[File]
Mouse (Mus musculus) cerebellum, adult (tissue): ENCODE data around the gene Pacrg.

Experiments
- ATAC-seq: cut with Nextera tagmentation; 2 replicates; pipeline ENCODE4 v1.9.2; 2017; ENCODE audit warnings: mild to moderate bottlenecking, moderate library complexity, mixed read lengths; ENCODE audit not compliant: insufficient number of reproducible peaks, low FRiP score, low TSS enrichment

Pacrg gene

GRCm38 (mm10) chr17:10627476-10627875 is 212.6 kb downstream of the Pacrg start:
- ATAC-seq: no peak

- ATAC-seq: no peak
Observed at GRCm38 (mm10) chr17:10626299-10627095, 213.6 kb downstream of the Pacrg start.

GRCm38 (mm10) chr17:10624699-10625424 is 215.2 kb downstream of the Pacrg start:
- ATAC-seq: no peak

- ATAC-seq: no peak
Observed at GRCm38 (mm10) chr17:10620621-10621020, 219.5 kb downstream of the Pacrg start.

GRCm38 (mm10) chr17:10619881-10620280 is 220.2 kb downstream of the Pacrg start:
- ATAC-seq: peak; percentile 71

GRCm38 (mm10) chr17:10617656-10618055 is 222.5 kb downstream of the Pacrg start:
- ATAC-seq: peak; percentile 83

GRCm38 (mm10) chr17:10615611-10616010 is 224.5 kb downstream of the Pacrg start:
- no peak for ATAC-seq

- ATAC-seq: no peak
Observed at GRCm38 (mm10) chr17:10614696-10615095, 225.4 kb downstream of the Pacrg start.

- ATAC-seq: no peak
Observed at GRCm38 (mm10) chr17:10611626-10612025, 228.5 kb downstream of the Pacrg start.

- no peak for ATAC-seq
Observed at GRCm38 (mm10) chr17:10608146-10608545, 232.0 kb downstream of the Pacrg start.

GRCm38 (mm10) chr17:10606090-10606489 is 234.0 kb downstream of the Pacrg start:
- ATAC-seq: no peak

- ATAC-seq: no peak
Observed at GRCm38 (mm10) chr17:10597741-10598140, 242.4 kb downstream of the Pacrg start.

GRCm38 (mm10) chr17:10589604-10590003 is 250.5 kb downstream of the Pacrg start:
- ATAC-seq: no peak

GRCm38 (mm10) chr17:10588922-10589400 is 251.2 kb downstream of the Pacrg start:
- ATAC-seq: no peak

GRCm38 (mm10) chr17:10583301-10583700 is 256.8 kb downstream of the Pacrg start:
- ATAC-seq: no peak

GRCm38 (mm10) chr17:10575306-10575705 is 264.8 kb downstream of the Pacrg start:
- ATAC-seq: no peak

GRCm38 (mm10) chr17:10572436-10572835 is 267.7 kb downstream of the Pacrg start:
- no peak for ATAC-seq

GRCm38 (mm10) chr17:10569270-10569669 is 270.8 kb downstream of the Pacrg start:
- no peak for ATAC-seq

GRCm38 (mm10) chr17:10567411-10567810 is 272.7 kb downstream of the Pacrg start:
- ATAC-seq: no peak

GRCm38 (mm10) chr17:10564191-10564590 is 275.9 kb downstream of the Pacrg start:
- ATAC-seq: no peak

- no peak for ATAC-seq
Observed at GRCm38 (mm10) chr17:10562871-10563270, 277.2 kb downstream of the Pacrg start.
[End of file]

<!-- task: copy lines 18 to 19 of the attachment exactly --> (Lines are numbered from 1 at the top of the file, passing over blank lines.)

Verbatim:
- no peak for ATAC-seq

- ATAC-seq: no peak